THE multi-million pound extension to Saltcoats’ seawall can do little to stop disruption to trains, it has been confirmed.

Waves, debris and sea-spray can still find their way on to the line during stormy weather and it has left bosses at Network Rail scratching their heads as to how to stop the constant cancellations.

Last week saw hours of delays for commuters who fork out hundreds of pounds every year.

A case study carried out by Arcon Supplies looked specifically at the extension, which was finally finished in 2016 after a series of delays, and it highlighted that it was ‘sought to enhance flood defences to prevent damage and flooding on [the] Ayrshire Coast Line rail route’.

It explained that engineers designed wave-shaped precast concrete units that could be fitted to the top of the existing sea wall to deflect waves back out to sea but Network Rail conceded that there is little they can do to stop the water reaching the electric power lines.

A Network Rail spokesperson said: “The old seawall was in poor condition and was replaced to prevent severe weather eventually undermining the structure and causing it to collapse – potentially damaging the railway.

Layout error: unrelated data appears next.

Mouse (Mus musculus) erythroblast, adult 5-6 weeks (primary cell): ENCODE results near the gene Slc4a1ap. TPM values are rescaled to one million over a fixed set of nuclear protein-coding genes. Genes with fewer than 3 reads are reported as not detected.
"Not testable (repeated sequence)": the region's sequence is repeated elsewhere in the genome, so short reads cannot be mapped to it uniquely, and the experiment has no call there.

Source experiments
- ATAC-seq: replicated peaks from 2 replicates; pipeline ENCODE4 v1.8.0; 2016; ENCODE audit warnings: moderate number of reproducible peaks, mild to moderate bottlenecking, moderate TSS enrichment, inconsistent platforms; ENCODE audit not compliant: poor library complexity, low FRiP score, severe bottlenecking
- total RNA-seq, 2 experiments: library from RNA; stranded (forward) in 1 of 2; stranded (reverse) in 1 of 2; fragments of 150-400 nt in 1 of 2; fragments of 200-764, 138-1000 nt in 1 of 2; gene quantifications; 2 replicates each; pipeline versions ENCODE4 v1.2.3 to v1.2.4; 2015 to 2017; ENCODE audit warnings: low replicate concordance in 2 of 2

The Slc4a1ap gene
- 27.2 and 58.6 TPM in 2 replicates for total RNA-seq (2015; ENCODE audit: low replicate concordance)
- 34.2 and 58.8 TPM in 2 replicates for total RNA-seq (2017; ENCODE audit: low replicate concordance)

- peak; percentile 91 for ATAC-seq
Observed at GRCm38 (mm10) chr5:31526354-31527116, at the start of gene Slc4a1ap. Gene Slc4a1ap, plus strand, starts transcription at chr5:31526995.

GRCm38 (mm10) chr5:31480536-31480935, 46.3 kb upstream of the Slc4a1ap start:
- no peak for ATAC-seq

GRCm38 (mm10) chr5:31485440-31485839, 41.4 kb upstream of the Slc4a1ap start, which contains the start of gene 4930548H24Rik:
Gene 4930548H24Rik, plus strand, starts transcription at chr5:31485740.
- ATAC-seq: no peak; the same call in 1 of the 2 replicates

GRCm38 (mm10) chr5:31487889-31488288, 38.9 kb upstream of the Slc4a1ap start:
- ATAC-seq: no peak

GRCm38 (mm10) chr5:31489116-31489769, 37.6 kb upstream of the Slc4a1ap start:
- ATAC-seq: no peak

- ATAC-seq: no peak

“The new recurve wall has been designed to reduce the force of the waves, and to push some of the water back out to sea, but it cannot completely prevent windborne sea-spray from hitting the overhead power equipment.

“The sea-spray can cause the overhead power to fail and can also contain debris, which could damage trains, and closing the line in extreme conditions protects the safety of staff and passengers.”

Conservative MSP Jamie Greene hit out: “It’s incredibly disappointing to hear that a seawall that was only built a couple of years ago, and paid for by the Scottish taxpayer, is already failing its purpose. This raises some serious questions over the long-term planning around this issue.

“People rely on the trains every day and it is a necessary service for many people in North Ayrshire.

“Given the amount of rain we get in Saltcoats, the seawall at the train station must be effective.”

Cunninghame North’s MSP Kenneth Gibson said: “I have been in contact with Network Rail a number of times over the years regarding this ongoing problem.

“To be fair, they have taken forward local concerns, most significantly in 2016 when they invested £6 million in a new seawall at Saltcoats to try and reduce the difficulties.

“This certainly improved the situation but Network Rail does not believe there is a short-term solution that completely eliminates this problem.

“I will continue to press them on this important matter.”